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Why muddled agency mergers like TBWA UK’s can create orphan agency networks

My previous piece on the TBWA news of the appointment of Peter Souter as the new Chairman and ECD of the London office has provoked a reaction, in particular one from Neil Christie, the managing director of Wieden+Kennedy London. Neil was one of the management team at the time of the merger between TBWA and Simons Palmer. Neil summed up the rolling mergers of us, then GGT etc., as a mess. I agree, it did become a mess.

I think it is worthy of a little bit more analysis as it provides some broad insight in to what is more likely to work versus what isn’t in the world of mergers.

There is a convincing argument which suggest there are no such things as mergers; a senior management consultant said to me some time ago there are no such things as mergers, only takeovers. This has three major implications.

I’ll use the facts from the TBWA example as illustration.

Firstly, right from the start, it’s essential that the actual facts are made clear to all parties involved. Our deal was driven by Omnicom because they were not happy with the performance of TBWA in the UK. Also the deal made us shareholders, i.e. owners of the the enlarged business. However Alistair Richie who was the president of TBWA outside the US walked around telling TBWA staff that they had bought Simons Palmer. Implication: TBWA was the acquirer and by default they remained in charge.

This was a big mistake because I had to stand in front of the massed ranks of TBWA and tell them this was not the case. So off to a very bad start.

The lack of clarity and communication almost scuppered the deal before the ink was dry. Lesson number one is always tell the truth otherwise everyone gets their knickers in a twist.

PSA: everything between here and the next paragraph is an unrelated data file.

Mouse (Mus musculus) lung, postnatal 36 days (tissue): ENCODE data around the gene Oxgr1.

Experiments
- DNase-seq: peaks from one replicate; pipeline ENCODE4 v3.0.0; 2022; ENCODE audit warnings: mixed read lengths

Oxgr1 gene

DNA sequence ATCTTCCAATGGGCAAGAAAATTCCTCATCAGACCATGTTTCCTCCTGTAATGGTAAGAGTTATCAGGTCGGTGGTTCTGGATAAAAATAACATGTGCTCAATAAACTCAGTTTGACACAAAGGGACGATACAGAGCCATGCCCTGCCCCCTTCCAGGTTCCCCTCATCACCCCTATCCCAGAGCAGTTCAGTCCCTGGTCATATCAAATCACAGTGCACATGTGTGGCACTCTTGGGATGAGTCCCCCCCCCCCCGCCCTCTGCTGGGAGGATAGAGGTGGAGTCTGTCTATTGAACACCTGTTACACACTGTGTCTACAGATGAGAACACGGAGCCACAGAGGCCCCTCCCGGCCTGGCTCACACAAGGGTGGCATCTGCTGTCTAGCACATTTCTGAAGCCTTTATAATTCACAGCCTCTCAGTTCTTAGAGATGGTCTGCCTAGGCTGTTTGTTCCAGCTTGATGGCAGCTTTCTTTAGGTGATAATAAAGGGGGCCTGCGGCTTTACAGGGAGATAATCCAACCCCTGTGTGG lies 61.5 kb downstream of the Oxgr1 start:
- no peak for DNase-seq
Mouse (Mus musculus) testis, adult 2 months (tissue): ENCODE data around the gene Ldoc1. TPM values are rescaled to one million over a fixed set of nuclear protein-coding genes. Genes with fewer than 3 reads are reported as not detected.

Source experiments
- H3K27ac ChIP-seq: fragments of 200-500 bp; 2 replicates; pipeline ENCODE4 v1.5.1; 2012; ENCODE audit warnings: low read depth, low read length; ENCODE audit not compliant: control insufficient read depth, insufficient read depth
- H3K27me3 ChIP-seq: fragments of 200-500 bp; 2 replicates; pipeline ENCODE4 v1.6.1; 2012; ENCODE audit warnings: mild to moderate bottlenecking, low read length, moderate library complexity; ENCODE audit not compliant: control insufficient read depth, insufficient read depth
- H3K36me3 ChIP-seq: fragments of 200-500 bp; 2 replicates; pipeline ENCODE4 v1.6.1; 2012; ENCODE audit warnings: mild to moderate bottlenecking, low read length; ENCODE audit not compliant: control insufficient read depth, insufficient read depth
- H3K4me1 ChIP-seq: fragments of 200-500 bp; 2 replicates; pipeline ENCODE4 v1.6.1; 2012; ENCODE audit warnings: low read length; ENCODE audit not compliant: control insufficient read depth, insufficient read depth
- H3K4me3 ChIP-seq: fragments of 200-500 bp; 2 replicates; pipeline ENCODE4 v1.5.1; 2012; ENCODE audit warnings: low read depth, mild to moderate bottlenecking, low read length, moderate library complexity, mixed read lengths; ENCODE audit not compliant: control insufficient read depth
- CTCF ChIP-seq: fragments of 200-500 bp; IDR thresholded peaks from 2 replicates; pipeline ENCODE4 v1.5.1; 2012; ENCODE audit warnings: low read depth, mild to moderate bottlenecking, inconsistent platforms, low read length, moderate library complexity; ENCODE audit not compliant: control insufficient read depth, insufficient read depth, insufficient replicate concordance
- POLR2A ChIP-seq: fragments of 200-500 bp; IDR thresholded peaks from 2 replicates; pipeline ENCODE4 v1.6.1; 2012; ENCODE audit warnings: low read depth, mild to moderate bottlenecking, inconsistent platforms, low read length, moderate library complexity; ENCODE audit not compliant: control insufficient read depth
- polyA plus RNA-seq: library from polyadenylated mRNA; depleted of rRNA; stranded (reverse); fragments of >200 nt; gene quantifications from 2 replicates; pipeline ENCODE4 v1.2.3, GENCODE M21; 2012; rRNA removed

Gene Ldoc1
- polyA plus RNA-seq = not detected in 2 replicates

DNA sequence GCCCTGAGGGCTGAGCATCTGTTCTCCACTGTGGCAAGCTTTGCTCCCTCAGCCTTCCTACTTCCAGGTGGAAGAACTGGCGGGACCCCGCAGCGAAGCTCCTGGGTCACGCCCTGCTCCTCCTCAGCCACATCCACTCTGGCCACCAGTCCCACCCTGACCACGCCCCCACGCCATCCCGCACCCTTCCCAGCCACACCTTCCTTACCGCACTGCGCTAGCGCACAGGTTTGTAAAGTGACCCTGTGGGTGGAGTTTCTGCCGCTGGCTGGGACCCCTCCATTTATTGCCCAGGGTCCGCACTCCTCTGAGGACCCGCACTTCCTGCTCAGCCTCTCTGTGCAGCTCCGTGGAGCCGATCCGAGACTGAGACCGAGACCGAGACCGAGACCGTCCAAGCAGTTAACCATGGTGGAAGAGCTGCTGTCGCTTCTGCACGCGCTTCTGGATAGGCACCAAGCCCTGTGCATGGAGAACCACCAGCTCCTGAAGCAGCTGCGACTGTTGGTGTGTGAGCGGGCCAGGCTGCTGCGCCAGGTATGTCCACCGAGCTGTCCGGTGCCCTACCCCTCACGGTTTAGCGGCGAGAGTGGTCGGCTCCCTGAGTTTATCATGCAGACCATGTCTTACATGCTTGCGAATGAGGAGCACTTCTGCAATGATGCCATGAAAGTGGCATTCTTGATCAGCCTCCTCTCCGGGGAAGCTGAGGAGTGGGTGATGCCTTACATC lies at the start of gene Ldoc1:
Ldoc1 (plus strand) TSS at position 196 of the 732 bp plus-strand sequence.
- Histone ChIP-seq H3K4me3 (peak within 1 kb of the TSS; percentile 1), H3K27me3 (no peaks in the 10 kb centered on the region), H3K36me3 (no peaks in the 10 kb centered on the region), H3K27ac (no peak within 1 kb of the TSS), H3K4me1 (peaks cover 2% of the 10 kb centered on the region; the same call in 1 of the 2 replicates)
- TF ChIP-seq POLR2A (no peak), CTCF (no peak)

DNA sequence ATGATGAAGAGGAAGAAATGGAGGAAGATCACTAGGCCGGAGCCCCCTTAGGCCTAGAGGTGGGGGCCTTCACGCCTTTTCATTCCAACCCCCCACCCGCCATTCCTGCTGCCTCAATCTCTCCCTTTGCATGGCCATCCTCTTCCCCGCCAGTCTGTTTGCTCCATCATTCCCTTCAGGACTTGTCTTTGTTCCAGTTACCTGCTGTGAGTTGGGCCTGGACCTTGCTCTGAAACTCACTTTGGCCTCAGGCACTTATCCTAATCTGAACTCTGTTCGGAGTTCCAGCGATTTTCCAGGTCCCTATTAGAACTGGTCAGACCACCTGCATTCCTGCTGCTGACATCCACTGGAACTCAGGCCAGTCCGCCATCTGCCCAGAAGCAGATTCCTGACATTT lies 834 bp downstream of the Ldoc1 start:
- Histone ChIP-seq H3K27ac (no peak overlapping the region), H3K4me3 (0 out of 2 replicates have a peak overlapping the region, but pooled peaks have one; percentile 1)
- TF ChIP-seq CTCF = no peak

Also, someone has to be in charge. It’s hopeless if this is fudged because it creates confusion at minimum and chaos at worst. After we moved both agencies in to the building in Whitfield Street London we had a very difficult job of getting everyone from both agencies to buy in to the same manifesto – but we did get there eventually. The last thing needed was other people, not involved in the London ad agency, wandering around willy nilly.

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And this means taking some tough decisions. Another one of Alistair Richie’s ‘speak before you think’ moments was telling Trevor Beattie (pictured) that he would be the ECD of the combined business without mentioning this to us. This was simply not an acceptable position, initally due to sensitive client relationships and also the retention of some key creative people. Our suggestion was three sets of group creative directors to cover the extensive client list but Trevor didn’t buy it and walked (to GGT as it happened!).

The second lesson is a thought borrowed from M&C Saatchi – brutal simplicity – make sure there is no confusion about who is in charge, even if it is tough initially.

Thirdly the critical question of culture. I think this is the biggie.

Both BMP and AMV post their mergers with DDB and BBDO respectively (the other big Omnicom ad networks) maintained their founding cultures for a long time, AMV still does to this day. They provided both Omnicom agencies with a strong culture that was at the root of their respective successes.